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Nearly half of employers report recruitment difficulties in Australia

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Australian employers remain positive in short-term employment intentions

Australian employers continue to hold positive short-term employment intentions with a score of +45, as indicated by the Net Employment Intentions Index released by the Australian HR Institute.

The index calculates the net positive outlook by subtracting the percentage of employers planning to reduce staffing levels from those intending to increase them.

Despite predictions of lower economic growth in 2023 and a decline in job vacancies since mid-2022, the net positive recruitment plans persist. This is attributed to expected minimal redundancies and anticipated high recruitment activity. Interestingly, the strength of employment intentions may be attributed to a “recruitment catch-up” phenomenon, wherein employers are now filling previously vacant positions they had difficulty filling.

The Index reveals that 69% of employers plan to recruit new employees in the June 2023 quarter. However, nearly half (47%) of the employers currently engaged in recruitment express concerns about recruitment difficulties.

These concerns exceed the figures reported in official data from June 2022, which indicated that almost one-third of recruiting organizations faced challenges in finding suitable staff.

The main obstacles contributing to recruitment difficulties include a lack of suitable candidates (75%), high salary expectations (45%), and fierce competition from rival organizations (34%).

According to the Index, the average employee turnover for Australian workplaces between May 2022 and April 2023 stands at 12%. Around 20% of organizations report an annual turnover rate of 20% or higher.

These figures suggest that the positive recruitment intentions are not exerting significant upward pressure on wages. Employers project a mean basic pay increase of 3.3% in their organizations (excluding bonuses) for the 12 months ending in April 2024. In the same period, public sector employers anticipate higher pay intentions (4.4%) compared to private (3.2%) and not-for-profit (2.2%) sectors.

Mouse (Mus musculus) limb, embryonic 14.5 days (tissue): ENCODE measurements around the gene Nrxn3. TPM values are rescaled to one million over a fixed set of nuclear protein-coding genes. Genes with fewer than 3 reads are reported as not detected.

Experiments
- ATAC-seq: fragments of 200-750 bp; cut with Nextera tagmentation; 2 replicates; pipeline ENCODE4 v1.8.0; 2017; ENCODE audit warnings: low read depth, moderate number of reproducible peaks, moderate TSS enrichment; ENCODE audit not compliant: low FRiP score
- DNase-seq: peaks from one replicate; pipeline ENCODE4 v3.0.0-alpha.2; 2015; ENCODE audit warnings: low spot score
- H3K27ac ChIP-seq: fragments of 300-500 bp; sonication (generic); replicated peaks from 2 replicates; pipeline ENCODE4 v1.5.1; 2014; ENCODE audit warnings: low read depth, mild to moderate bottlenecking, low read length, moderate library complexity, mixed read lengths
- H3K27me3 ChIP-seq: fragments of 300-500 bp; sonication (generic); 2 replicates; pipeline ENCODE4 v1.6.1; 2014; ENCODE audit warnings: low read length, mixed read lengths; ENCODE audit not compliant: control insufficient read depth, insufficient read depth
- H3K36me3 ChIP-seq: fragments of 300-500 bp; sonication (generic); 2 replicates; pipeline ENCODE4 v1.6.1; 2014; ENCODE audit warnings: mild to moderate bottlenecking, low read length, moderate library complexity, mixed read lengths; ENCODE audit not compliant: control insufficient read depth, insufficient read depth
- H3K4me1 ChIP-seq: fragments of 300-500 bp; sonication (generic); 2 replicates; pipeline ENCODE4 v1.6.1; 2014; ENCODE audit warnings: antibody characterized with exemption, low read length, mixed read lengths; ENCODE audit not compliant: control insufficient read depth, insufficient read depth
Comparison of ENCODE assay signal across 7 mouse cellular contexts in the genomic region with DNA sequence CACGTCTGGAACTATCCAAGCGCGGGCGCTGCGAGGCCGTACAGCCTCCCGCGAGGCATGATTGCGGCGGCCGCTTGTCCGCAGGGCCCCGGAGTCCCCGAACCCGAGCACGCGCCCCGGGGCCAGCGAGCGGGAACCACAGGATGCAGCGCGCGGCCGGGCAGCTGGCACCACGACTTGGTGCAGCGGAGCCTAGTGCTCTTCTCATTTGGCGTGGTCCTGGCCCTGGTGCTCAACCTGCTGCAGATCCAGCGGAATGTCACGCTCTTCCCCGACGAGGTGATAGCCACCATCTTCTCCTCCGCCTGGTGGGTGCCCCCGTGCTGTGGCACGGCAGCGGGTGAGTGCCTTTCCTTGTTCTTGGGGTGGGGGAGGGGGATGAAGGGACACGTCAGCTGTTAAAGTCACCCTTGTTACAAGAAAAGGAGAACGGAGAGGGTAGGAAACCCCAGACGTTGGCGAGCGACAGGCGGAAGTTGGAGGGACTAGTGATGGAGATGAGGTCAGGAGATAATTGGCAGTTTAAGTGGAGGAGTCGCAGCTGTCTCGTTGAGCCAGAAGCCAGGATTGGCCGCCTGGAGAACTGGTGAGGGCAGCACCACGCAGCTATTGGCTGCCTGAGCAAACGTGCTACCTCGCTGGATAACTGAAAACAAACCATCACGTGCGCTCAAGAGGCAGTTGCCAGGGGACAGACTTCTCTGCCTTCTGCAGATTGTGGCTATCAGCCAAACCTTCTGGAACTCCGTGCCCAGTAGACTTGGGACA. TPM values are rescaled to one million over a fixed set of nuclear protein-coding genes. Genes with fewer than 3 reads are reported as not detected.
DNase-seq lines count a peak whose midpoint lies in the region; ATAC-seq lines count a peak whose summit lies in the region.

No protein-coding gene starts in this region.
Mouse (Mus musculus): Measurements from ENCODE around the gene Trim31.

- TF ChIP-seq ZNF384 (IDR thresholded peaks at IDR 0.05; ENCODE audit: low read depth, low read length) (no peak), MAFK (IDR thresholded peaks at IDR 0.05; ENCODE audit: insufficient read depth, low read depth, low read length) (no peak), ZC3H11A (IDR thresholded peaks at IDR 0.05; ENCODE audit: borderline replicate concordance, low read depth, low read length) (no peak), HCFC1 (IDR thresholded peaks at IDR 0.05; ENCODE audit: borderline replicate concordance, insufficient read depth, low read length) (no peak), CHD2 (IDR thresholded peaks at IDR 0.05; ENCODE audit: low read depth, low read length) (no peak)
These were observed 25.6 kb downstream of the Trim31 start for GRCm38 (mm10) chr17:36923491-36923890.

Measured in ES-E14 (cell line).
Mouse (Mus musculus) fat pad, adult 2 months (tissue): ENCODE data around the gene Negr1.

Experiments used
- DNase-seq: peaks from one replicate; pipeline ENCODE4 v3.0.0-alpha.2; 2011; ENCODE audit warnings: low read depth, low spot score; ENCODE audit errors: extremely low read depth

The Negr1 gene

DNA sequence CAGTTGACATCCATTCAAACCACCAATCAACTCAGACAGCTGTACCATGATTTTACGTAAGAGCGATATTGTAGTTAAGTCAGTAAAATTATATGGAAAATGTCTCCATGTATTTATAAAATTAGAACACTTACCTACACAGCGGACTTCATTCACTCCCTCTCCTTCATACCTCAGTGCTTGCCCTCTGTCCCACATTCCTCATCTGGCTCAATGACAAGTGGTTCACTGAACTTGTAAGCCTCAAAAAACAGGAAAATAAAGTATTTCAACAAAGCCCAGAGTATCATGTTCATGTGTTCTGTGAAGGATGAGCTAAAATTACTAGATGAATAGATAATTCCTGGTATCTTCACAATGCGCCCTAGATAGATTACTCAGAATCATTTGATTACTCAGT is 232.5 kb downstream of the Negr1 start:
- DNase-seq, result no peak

The survey also inquired about the utilization of fixed-term contracts. It found that over a third (36%) of employers with fixed-term workers have employees who have served at their organization for more than two years.

Regarding casual employment, the primary reasons for hiring casual employees include managing short-term fluctuations in demand (46%), providing individual flexibility (42%), adapting to changes in business conditions (37%), and accommodating employee preferences such as higher pay (31%).

In terms of employee engagement, 66% of employers observe no significant difference in engagement levels between permanent and casual employees. However, a quarter of organizations (25%) state that casual employees exhibit higher levels of engagement compared to permanent employees.

Furthermore, approximately 17% of casual employees do not have access to the same training and development opportunities as permanent employees.

More than half (58%) of employers confirm paying a higher rate for casual workers. In contrast, one in ten (10%) employers admit to paying casual employees less than their permanent counterparts for similar roles within the organization.


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